“But, while dance training, I ended up drinking so much alcohol to numb my receptors and deal with the overstimulation in social events, it got to the point where I couldn’t socialise without drinking.

“I convinced myself that I was a psychopath because I had to act or imitate other people in social situations to fit in – I would often come across as rude, abrupt or direct if not.”

Ife decided to see a private psychotherapist as she was becoming reliant on alcohol. She explained: “The psychotherapist said the trauma of being black, adopted and having white parents was making me feel disconnected.”

Ife did not consider she may be autistic until she was 28, when her son was diagnosed after having “obvious challenges” such as not reaching certain developmental milestones, including being late to talk. But when Ife visited her GP, who was in her “professional circle”, he dismissed her.

“He said to me that I can’t be autistic because I’m too confident, I run my own my business, and I’m successful and laughed it off,” Ife said.

Around a year later, at 29, Ife had an autistic meltdown in a supermarket. She said: “Someone tapped me on the shoulder asking me a question, and when I turned around to answer them, I felt really dizzy.

“I couldn’t really work out what they were saying, and as I tried to speak, I started to slur my words – they thought I was drunk but I just felt so disorientated.”

She then visited a private doctor who eventually diagnosed her with autism and sensory processing disorder. Ife said: “It made me understand myself better, but I was angry because I felt like if I had known, I would have been able to deal with certain situations better or know why I was acting a certain way.”

After her diagnosis, and after injuring her knee when dancing and having to re-evaluate her goals, Ife decided to become a confidence and mindset coach, as well as a public speaker focusing on autism and self-assurance.

Through her work, she has also gained more than 30,000 Instagram followers, under the handle @ifethomas, and often posts about autism and her coaching.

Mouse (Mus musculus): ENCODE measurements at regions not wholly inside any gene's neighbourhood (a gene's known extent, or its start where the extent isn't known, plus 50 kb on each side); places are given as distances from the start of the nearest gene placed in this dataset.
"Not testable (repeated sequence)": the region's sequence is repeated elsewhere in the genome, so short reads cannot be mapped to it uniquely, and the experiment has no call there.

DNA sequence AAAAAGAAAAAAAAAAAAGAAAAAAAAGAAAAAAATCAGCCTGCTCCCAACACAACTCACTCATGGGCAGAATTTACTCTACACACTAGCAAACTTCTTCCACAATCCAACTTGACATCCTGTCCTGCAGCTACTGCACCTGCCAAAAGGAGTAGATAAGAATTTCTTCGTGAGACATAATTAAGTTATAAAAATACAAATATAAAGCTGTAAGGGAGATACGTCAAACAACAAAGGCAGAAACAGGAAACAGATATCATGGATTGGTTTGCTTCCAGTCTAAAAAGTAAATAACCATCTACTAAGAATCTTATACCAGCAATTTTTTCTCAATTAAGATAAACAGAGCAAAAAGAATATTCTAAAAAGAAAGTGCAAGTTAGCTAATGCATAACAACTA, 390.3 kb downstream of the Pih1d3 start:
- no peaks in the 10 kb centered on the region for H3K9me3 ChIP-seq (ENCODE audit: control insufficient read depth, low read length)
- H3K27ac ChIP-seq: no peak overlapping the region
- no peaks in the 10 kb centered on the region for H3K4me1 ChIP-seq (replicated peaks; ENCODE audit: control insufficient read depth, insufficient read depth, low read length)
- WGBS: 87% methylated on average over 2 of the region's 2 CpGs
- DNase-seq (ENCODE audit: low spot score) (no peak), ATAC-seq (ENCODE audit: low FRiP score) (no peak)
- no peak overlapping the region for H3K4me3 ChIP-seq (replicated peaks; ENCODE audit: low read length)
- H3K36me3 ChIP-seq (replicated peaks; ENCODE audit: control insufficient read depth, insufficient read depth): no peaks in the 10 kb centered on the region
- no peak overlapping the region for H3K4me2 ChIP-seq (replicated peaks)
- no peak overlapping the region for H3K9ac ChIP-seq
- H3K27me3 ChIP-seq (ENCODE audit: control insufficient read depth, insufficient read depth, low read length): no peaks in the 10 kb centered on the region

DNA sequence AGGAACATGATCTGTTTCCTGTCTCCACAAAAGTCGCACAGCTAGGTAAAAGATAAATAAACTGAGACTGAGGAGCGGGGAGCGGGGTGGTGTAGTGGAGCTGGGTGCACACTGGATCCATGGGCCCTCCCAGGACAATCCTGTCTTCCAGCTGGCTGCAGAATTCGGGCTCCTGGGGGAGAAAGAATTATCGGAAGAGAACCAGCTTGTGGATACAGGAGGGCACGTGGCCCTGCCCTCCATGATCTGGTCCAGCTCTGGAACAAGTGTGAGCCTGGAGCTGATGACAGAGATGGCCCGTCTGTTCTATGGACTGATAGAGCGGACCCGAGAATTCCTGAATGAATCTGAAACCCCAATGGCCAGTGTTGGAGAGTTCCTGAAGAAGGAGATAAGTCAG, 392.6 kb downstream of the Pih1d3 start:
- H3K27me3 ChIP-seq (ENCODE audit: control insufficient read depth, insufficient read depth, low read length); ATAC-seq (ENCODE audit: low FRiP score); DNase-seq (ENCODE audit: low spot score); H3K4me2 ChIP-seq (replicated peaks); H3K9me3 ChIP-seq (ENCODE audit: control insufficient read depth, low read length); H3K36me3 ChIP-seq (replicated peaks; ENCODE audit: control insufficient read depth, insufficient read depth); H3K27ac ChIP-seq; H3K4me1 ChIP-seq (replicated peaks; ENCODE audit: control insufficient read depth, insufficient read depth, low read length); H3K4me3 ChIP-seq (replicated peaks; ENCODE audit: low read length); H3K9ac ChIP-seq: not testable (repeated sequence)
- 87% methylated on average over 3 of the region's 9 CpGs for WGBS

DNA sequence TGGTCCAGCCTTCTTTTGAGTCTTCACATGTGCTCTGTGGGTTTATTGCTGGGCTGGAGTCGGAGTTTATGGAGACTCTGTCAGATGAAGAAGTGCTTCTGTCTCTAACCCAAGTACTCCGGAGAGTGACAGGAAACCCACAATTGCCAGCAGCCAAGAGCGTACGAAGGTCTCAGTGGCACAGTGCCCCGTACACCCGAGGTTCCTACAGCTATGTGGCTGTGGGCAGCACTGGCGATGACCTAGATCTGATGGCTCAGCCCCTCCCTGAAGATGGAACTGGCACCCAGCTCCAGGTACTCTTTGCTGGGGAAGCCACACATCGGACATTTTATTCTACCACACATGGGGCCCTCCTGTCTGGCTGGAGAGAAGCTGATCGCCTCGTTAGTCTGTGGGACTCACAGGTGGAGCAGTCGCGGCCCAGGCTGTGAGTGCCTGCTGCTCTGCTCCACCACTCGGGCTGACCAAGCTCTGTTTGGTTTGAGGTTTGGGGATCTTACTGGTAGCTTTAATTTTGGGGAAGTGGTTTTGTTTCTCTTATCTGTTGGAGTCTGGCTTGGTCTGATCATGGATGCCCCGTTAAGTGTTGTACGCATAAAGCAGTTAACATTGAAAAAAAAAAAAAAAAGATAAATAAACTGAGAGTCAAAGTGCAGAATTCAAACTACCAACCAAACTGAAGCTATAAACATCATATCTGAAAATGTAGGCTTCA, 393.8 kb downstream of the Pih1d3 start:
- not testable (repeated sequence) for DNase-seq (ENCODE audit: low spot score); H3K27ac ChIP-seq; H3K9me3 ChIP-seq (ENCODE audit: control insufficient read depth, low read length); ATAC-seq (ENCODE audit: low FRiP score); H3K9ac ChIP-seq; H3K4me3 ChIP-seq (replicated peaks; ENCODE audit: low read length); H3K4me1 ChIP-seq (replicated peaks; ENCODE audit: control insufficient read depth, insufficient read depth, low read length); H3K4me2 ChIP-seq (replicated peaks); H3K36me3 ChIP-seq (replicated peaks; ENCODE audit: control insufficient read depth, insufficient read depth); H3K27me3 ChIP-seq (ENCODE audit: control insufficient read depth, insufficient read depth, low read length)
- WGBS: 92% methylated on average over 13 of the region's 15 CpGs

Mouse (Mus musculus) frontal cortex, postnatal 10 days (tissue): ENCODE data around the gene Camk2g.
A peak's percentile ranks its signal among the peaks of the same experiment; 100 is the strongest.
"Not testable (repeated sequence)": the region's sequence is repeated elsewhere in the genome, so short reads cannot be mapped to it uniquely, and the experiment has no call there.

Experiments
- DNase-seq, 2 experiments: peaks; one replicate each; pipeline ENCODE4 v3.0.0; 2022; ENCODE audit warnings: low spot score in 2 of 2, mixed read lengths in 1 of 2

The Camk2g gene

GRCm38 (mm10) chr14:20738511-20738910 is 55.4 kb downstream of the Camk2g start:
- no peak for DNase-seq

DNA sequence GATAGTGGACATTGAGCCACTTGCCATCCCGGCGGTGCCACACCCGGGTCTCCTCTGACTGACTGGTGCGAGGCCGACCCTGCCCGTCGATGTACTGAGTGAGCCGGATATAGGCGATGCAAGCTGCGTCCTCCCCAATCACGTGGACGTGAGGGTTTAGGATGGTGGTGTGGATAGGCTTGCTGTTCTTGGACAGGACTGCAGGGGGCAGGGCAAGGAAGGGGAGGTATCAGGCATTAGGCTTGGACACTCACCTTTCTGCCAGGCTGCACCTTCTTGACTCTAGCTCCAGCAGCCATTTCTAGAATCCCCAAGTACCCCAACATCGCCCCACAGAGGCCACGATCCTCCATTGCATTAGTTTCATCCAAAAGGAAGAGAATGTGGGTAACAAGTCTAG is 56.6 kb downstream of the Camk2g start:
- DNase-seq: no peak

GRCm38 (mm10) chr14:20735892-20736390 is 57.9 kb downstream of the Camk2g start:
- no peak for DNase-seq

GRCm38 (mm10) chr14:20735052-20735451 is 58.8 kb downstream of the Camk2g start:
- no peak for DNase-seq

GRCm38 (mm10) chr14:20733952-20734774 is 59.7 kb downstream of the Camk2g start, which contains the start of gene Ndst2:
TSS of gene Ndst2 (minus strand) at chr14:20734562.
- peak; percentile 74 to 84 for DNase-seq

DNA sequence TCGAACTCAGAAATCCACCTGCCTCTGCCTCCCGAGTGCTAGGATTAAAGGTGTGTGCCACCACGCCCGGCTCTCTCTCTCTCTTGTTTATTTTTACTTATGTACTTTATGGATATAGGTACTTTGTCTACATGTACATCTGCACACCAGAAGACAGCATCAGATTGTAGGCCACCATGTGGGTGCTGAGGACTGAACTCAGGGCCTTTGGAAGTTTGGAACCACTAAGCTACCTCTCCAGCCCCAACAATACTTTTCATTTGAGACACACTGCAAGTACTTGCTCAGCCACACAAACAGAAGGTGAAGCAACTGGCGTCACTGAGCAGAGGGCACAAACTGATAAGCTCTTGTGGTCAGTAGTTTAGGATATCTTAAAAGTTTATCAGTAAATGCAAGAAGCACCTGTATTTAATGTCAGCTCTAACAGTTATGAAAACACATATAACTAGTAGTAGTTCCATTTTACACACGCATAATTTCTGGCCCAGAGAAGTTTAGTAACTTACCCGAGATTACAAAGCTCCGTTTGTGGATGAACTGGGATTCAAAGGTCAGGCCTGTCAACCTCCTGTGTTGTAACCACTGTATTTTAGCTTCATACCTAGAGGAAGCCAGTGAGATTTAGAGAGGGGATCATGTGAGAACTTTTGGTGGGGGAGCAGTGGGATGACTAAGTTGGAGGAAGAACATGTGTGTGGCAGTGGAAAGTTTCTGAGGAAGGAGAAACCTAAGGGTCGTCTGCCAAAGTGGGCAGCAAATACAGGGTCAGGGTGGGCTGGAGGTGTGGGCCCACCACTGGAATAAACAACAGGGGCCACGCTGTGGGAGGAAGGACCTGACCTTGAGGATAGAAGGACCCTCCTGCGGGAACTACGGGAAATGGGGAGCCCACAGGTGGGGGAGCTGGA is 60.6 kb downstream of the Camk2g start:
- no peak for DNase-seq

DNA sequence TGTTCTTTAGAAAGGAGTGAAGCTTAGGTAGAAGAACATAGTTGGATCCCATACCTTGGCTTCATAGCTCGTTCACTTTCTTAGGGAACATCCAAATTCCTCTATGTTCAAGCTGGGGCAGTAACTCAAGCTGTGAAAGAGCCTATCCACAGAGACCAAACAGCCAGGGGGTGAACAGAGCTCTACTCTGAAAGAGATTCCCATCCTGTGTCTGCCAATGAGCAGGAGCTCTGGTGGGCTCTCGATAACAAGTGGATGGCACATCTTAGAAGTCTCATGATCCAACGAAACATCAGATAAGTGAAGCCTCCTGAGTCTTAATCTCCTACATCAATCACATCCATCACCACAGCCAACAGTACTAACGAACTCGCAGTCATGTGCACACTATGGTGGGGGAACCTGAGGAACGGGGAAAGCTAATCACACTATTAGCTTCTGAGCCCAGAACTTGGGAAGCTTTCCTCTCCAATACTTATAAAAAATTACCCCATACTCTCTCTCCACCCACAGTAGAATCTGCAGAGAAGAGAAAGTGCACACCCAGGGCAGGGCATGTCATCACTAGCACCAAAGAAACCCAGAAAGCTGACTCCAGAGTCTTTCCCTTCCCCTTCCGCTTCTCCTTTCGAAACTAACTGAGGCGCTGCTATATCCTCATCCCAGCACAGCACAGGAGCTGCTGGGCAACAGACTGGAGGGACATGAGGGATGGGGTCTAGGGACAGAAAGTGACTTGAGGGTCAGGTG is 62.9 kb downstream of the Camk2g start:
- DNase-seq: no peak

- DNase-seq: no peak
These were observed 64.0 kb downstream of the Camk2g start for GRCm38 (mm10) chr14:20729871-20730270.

She said: “When my son got diagnosed, the doctors told me that he is going to struggle for the rest of his life and that there is no cure for it – they said he may have to be in assisted living and implied he’s never going to achieve anything.

“As his mum, I’ve tried to give him as much confidence in himself, and help him love himself, as much as I can – now, he does great in his exams, he’s worked with a Disney animator, and goes to independent mainstream school.

“This inspired me to help others in general, and I also imagined a life for myself where I have a big house with a hot tub, drive a nice car, and my kids go to private school and do well – this was another motivator for me.”

Since launching her business, Ife has achieved her personal goals and has helped people with and without autism. She said: “I post on Instagram about my daily life, my children, my business and public speaking – I think posting about my son with autism as well as my typical life helps reduce the stigma and shows we’re not the stereotype of people with autism.

“I get a lot of mums who have children with autism, as well as women with autism, messaging me saying how thankful they are, which is really rewarding.

“I love my public speaking and coaching job too. I want to show others that they can achieve whatever they want when they visualise their dream life – I help them with the 12 steps to success on where they are to where they want to be, which I mention in my book, Powerlift Your Career.

“I hope to help others become more aware of the signs and help their confidence grow.”